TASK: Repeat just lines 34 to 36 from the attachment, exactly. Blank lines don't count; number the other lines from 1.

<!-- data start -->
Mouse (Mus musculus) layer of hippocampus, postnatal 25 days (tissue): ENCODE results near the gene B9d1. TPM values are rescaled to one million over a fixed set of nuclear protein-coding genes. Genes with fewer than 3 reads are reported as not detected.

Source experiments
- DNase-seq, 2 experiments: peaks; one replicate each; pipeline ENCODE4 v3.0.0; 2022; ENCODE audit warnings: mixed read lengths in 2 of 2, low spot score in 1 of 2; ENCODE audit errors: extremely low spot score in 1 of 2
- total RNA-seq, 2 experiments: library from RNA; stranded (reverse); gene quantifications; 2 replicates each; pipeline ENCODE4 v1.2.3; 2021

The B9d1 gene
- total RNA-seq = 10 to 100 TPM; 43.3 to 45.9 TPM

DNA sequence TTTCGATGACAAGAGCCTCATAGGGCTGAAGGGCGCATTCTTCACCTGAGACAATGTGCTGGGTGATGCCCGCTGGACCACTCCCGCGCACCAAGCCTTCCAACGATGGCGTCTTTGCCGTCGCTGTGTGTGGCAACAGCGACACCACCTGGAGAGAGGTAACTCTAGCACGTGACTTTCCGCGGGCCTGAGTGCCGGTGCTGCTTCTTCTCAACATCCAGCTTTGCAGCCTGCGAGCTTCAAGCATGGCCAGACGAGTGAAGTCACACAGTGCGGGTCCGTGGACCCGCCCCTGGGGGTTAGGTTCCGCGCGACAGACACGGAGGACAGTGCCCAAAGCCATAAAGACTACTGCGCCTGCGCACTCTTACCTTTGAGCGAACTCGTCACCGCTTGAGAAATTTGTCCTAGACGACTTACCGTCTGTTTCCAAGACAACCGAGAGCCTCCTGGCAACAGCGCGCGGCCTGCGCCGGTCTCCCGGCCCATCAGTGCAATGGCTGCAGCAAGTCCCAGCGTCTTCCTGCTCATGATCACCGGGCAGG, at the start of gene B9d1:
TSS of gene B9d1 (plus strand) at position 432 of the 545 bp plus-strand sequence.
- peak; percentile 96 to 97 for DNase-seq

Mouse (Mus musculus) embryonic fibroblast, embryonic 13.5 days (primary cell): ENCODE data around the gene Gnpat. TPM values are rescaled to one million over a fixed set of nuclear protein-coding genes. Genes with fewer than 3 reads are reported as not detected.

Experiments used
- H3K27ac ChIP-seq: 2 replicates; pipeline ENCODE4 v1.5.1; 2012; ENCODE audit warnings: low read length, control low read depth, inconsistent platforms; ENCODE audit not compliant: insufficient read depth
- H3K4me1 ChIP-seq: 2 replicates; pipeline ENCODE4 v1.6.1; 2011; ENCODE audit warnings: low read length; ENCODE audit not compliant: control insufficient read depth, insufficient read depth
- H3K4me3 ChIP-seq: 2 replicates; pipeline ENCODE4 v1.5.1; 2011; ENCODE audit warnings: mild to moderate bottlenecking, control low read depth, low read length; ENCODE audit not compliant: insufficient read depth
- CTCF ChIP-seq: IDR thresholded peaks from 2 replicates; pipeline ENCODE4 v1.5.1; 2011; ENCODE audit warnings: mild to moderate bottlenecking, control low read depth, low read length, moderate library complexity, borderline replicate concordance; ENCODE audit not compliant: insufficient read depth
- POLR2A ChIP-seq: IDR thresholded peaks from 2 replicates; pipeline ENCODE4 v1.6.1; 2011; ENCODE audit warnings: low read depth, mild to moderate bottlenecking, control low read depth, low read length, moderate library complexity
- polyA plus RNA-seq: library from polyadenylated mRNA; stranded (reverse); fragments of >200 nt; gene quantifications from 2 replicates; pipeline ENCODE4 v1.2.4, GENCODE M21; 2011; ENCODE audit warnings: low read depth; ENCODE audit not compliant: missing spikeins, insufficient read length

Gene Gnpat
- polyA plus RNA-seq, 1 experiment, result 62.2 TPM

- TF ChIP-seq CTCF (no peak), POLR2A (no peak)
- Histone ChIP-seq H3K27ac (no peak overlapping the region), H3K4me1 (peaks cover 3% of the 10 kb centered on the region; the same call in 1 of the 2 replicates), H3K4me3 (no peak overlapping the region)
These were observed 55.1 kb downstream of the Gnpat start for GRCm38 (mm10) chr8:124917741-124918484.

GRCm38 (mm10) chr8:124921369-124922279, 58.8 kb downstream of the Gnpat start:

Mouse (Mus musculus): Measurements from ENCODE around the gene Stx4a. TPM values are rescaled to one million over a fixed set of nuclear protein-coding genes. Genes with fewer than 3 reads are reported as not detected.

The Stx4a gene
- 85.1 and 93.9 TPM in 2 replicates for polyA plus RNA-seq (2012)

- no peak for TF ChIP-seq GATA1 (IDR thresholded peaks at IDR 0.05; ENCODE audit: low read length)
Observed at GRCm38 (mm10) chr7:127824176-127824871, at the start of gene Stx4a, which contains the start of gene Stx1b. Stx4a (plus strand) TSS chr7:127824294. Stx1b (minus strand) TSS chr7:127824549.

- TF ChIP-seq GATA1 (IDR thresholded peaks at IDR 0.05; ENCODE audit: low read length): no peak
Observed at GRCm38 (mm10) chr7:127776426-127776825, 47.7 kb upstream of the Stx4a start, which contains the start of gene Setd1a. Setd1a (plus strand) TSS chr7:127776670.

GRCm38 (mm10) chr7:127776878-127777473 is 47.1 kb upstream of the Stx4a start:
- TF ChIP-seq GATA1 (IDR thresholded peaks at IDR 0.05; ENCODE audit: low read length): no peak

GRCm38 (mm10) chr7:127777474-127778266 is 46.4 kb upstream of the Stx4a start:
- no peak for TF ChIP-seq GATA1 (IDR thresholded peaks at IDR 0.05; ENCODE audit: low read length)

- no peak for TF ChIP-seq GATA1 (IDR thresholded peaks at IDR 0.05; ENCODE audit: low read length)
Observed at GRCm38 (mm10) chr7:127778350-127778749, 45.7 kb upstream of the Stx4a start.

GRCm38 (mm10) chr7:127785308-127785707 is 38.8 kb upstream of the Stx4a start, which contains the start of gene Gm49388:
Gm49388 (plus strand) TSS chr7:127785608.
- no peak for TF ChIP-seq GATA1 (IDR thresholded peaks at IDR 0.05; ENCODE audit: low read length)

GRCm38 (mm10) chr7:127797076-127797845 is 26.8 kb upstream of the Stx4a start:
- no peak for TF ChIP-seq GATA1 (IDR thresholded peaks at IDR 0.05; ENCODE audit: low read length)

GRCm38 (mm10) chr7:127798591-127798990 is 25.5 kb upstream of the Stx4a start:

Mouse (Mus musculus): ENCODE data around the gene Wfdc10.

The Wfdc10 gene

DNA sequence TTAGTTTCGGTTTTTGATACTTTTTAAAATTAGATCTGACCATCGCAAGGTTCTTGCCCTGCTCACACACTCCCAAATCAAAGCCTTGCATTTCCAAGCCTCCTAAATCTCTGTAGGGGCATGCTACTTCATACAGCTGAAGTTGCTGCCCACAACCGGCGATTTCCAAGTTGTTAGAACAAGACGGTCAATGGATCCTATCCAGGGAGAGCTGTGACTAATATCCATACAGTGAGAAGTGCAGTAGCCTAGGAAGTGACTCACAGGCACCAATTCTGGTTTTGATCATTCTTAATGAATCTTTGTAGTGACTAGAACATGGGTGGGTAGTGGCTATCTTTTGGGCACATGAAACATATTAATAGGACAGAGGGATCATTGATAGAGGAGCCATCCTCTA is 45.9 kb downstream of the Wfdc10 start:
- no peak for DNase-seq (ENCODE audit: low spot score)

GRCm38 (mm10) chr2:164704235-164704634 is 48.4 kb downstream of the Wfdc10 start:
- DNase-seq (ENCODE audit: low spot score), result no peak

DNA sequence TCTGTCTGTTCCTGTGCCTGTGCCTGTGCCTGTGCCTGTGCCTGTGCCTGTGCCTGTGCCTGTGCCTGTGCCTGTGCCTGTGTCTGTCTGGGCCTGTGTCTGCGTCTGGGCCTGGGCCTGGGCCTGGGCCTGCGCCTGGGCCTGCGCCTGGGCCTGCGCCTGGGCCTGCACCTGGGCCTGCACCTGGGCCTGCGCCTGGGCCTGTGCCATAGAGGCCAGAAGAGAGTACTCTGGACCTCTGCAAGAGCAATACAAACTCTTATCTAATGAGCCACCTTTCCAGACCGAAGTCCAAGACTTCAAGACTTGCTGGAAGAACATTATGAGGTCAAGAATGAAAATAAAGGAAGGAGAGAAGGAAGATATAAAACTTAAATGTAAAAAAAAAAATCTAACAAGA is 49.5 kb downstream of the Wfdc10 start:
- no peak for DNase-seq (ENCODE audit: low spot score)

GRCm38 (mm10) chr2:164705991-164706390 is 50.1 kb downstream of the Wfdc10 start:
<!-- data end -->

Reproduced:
- no peak for TF ChIP-seq GATA1 (IDR thresholded peaks at IDR 0.05; ENCODE audit: low read length)

- no peak for TF ChIP-seq GATA1 (IDR thresholded peaks at IDR 0.05; ENCODE audit: low read length)
Observed at GRCm38 (mm10) chr7:127778350-127778749, 45.7 kb upstream of the Stx4a start.